Disclaimer and License

Opinions expressed here by Tim Tripcony are his own and not representative of his employer.

Creative Commons License
Tip of the Iceberg is licensed under a Creative Commons Attribution 3.0 Unported License.
Based on a work at timtripcony.com.

Unless otherwise explicitly specified, all code samples and downloads are copyright Tim Tripcony and licensed under Apache License 2.0.

Search

« I finally know what a component's "binding" property is for | Main| XPages vs. Flex - a point by point comparison »

"Do I Need to Learn Java?": a brief conversation with a composite character

Category java
Do I need to learn Java?

To sustain life, one must rather frequently breathe, eat, drink, sleep, and excrete. Everything else is optional.

No need to get sarcastic.

I'm not. That's the truth. Almost everything we do is superficial, designed to make life comfortable, convenient, entertaining, and fulfilling. But everything we do beyond attending to raw survival is optional; it serves only to further our pursuit of what we assume will be more pleasant than a lack thereof.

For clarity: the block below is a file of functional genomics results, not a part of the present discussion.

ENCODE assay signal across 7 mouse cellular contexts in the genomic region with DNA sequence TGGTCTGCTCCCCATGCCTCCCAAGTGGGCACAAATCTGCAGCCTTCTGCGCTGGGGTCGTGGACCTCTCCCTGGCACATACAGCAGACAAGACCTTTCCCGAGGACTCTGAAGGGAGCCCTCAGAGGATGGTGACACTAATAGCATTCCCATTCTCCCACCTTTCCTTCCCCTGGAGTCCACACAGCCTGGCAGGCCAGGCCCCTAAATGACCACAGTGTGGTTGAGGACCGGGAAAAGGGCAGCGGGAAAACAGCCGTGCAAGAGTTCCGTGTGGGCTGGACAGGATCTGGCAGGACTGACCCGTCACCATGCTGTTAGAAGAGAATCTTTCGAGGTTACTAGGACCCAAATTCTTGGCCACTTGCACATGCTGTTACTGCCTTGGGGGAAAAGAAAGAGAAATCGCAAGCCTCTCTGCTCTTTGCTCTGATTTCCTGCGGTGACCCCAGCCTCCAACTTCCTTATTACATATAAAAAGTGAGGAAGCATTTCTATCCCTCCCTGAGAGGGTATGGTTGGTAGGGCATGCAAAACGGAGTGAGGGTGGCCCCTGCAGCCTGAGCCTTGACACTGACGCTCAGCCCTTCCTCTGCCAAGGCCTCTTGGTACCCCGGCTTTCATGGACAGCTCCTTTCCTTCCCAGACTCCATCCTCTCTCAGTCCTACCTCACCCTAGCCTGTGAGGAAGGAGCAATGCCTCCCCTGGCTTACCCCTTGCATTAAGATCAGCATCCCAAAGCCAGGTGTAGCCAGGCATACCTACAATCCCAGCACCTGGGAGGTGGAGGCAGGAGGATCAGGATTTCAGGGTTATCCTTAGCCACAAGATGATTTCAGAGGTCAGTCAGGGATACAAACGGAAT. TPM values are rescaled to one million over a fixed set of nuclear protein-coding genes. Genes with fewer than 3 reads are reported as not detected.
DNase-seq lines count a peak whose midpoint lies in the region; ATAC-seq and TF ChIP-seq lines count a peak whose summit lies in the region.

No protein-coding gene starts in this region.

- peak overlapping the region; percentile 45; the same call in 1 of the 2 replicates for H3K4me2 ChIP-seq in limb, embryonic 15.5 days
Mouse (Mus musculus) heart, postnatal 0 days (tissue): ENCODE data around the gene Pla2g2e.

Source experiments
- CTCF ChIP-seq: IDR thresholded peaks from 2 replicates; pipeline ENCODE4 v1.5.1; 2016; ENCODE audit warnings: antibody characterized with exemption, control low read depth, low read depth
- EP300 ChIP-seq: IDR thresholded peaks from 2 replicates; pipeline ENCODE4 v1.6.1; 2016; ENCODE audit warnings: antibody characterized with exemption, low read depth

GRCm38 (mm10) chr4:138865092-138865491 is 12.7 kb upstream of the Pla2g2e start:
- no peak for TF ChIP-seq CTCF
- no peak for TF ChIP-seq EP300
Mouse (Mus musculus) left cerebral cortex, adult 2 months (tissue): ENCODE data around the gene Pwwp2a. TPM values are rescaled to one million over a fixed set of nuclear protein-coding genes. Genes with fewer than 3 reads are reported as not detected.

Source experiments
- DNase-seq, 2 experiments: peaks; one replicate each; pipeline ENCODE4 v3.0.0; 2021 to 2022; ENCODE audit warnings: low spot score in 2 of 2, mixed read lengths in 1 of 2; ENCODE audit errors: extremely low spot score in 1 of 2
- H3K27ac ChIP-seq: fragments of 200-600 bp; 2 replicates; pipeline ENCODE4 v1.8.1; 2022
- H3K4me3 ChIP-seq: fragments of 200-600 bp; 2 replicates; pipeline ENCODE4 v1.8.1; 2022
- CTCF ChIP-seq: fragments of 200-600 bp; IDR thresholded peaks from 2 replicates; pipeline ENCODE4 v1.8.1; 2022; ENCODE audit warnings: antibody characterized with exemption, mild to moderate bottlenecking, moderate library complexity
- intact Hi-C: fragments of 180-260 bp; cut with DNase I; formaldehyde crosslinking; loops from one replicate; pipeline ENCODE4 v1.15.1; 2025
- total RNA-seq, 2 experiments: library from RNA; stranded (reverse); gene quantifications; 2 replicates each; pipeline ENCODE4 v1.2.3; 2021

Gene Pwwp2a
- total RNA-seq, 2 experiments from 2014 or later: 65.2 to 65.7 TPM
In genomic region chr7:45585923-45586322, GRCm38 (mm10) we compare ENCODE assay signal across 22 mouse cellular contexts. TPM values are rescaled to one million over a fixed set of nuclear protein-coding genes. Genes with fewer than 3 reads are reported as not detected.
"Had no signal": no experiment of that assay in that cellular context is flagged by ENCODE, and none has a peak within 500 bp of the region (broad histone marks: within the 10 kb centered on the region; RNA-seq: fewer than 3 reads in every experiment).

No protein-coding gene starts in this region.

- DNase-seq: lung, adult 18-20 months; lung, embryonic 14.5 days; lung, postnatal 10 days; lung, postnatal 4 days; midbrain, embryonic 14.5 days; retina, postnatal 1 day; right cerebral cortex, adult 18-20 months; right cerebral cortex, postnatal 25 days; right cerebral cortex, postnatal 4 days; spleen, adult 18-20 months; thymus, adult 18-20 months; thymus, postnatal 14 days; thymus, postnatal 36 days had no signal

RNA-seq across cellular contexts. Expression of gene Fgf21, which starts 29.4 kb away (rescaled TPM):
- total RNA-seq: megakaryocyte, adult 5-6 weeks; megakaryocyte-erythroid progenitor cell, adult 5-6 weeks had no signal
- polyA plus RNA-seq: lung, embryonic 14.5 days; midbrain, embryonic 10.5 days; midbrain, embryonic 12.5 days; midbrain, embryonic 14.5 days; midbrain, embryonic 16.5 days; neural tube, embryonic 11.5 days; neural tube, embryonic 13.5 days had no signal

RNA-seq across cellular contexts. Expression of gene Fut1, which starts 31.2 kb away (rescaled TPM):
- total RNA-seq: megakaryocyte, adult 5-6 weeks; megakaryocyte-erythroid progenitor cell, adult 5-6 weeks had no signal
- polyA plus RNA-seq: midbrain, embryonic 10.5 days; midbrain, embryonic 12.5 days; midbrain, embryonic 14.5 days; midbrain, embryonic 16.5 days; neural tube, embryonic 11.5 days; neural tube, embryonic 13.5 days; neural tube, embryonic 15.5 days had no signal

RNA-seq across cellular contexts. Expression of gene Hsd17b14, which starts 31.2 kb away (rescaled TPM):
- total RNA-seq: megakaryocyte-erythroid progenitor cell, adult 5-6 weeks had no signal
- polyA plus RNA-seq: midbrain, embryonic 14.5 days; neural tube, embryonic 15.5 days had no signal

So... um... I don't need to learn Java? I though you said I did.

Then I apologize for miscommunicating.

It's okay, maybe I just misunderstood. Should I learn Java?

It depends.

On what?

First and foremost — really, beyond any other consideration — it depends on the size of your team. If you are the team, then yes. You should learn a little bit of Java, a little bit of JavaScript, a little bit of CSS, and a lot about the many frameworks out there that allow you to write as little of each as possible while delivering something visually and functionally elegant to your customers. If you're writing tens of thousands of lines of code — in any language — it's quite possible that you're reinventing a wheel in there somewhere... duplicating the efforts of some very smart people you've never met.